Passed in 1990, the Americans with Disabilities Act “prohibits discrimination against people with disabilities in employment, transportation, public accommodation, communications, and governmental activities.” Under the ADA, employers must make reasonable accommodations for workers with disabilities and make facilities like bathrooms and entrances accessible to differently abled persons.

Employers who are sued by the government for not complying with the ADA may be subject to substantial civil penalties, even for first-time violations if egregious enough. Maximum penalties for first-time violations may be as high as $55,000 to $75,000 and subsequent violations may be as high as $150,000. Individuals who sue the employer can recover all lost wages and benefits, be reinstated with appropriate accommodations, compensatory damages, and be reimbursed for their legal fees.

One of the most common myths associated with the ADA is that compliance can cost businesses too much, either leading to loss of productivity or refusal to consider otherwise qualified applicants. The truth is that only three percent of accommodations cost businesses more than $1,000 and the overwhelming majority cost substantially less to help workers thrive in the workplace.

Contact our Chicago employment discrimination lawyers for help

If you believe your rights were violated under the ADA or another state or federal labor law, contact our office to discuss your case. For over 25 years, the dedicated Chicago employment discrimination lawyers of Goldman & Ehrlich have helped employees in their times of need and hold wrongdoers accountable.

Temp Workers Bring Class Action Lawsuit Against Staffing Agency Alleging Racial Discrimination

Six former temp workers for the Chicago office of a nationwide staffing agency recently filed an employment discrimination lawsuit alleging the defendant routinely passed over African American workers in favor of Hispanic workers. The suit, filed in a Chicago federal District Court, alleges many of the same labor law violations as another recent suit against another large staffing agency in Illinois.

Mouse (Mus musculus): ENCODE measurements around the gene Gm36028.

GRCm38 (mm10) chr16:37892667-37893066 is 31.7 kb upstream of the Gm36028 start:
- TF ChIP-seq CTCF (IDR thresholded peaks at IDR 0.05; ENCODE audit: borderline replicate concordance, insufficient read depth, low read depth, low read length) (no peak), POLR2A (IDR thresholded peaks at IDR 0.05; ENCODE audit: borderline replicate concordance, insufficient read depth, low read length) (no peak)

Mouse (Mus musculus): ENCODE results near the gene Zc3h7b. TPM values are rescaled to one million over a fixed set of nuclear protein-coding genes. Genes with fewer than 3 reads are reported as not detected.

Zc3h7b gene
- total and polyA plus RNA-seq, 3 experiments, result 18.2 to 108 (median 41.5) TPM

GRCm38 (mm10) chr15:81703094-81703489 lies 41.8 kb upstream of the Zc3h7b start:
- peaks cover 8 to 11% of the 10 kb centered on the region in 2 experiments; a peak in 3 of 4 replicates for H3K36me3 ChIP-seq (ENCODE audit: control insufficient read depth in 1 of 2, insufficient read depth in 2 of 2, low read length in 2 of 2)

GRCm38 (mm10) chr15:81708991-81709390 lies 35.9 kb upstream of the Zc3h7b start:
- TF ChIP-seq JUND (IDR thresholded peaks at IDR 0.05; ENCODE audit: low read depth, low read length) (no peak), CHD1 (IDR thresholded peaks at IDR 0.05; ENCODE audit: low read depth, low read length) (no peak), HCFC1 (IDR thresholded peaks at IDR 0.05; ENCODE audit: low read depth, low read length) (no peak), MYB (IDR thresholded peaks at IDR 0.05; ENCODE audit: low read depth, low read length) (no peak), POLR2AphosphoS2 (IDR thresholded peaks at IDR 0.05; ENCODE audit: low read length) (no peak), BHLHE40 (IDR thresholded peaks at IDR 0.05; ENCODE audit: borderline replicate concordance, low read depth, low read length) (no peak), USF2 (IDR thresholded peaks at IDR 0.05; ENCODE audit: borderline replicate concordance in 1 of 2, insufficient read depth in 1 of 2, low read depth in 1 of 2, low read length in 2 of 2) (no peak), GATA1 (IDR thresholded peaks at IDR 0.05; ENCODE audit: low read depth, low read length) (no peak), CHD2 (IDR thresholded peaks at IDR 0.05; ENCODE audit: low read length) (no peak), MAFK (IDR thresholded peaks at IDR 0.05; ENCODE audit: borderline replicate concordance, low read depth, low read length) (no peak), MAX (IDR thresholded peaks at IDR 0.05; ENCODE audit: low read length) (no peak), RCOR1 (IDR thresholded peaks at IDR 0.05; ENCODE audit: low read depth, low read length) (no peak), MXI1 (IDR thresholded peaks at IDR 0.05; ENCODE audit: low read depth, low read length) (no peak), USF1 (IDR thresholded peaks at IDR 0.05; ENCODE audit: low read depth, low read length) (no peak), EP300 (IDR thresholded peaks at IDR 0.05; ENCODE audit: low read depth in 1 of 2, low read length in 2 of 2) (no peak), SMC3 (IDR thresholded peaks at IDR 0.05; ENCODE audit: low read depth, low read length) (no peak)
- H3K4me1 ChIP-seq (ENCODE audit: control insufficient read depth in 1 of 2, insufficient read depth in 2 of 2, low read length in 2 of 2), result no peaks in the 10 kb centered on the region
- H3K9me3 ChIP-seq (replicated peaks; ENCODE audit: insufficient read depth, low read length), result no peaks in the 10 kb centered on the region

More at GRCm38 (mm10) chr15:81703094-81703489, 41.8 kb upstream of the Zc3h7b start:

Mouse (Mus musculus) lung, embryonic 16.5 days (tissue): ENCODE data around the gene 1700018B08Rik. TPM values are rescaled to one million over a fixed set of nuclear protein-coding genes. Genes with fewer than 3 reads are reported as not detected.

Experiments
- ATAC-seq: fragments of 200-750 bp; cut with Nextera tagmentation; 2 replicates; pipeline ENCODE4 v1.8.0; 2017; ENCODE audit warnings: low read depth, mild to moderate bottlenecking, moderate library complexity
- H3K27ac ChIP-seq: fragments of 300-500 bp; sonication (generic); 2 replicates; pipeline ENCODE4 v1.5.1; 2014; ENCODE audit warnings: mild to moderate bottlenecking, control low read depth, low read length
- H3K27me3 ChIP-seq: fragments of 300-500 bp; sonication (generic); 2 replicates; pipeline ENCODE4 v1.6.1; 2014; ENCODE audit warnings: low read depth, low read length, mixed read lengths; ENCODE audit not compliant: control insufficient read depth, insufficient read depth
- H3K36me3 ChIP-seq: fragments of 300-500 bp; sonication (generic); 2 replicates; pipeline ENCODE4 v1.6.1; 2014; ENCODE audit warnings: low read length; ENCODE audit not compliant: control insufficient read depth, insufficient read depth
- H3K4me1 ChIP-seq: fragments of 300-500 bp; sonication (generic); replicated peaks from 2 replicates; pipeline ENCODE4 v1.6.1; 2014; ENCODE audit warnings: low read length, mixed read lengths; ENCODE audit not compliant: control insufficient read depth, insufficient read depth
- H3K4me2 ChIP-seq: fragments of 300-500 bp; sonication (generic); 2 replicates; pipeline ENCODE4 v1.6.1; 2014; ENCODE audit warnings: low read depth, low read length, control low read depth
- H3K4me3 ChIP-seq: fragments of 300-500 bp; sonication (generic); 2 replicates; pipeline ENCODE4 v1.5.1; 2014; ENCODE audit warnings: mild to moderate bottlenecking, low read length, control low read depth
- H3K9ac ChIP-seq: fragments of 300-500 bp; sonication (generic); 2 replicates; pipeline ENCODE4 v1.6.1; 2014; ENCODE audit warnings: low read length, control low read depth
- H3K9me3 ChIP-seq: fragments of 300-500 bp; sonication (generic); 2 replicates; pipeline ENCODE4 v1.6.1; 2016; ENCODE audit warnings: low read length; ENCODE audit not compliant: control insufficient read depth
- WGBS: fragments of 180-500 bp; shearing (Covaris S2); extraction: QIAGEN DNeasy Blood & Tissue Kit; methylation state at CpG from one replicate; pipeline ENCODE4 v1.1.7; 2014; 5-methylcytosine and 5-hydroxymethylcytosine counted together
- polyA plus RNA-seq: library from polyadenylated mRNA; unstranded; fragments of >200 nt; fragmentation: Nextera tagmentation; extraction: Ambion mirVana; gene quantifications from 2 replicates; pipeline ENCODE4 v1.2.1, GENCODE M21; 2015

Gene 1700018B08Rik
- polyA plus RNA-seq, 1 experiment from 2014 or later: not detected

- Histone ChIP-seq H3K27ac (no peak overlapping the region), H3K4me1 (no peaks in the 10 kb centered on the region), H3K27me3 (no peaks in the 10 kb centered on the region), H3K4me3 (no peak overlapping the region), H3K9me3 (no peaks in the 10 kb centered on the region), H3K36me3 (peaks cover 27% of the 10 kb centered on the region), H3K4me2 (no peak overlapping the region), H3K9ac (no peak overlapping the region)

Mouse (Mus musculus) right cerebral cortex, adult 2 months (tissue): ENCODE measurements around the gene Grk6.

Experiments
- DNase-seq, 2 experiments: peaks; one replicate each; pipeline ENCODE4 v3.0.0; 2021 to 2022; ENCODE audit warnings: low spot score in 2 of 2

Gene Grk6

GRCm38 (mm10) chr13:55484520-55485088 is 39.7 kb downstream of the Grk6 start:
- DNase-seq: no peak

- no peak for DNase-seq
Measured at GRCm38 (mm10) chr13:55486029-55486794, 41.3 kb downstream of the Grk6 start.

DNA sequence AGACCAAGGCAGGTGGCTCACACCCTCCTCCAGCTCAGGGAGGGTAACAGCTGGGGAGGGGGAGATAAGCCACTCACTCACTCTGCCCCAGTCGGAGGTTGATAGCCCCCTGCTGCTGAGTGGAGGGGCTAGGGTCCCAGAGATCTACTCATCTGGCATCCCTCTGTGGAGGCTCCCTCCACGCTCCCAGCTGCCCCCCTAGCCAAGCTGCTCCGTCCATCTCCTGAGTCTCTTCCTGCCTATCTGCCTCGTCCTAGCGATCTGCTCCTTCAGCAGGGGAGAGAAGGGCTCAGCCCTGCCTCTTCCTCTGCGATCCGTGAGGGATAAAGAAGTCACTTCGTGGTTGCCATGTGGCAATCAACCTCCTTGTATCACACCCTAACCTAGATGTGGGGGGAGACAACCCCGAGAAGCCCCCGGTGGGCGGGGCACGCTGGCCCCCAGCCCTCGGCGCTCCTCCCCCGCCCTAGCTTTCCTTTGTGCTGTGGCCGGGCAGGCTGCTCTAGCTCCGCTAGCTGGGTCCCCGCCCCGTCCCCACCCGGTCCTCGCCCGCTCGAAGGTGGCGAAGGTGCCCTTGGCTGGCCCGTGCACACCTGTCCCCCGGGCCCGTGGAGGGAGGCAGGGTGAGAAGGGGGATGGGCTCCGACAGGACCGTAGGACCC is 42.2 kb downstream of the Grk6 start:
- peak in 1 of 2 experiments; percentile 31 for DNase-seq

In their claim, the plaintiffs make several shocking allegations about the defendant’s business practices, going as far as to assign code words to black and Latino workers to signal the kinds of laborers the companies wanted. The suit named several other area businesses as defendants for their role in the alleged discrimination as it was at these parties’ behest the behavior became part of the staffing agency’s practice.

According to the lawsuit, the staffing company would go into Latino neighborhoods to find prospective workers and bus them to job sites but did nothing similar in African American neighborhoods. The plaintiffs claim this practice is a prime example of the overt racism some companies demonstrate to discriminate against workers of color.

Thousands could join racial discrimination lawsuit

While the suit is still in its early stages, the plaintiffs hope the court certifies the claim as a class action so that similarly affected workers could also recover for their damages. If so, potentially thousands of African American workers employed by the staffing agency could join the claim and recover for their damages.

The suit seeks back pay for jobs lost, attorneys’ fees to cover the cost of litigation, and other damages the court may seem fit to award. Additionally, the plaintiffs hope the federal court imposes an injunction on the defendant to terminate the company’s discriminatory business practices so that all workers get a fair shake moving forward.

Under state and federal labor laws, employers cannot discriminate against anyone on the basis of their race, religion, or country of origin. Violators can be subject to civil penalties, including paying restitution to affected workers.

Chicago employment discrimination lawyers

If you believe you were passed over for a job, promotion, or otherwise subjected to racial discrimination at your place of employment, contact our office to discuss your case. Our dedicated team of Chicago employment discrimination lawyers have years of experience bringing claims under state and federal employment laws and can help you get justice.

Illinois Workers Get New Workplace Privacy Protections In 2017

In what is already shaping up to be a big year for Illinois workers rights, 2017 will bring expanded workplace privacy protections to keep employers from accessing sensitive information about their workers. On January 1, 2017, the Illinois Right to Privacy in the Workplace Act (IRPWA) goes into effect to affirm these new protections and make personal online accounts off limits from companies.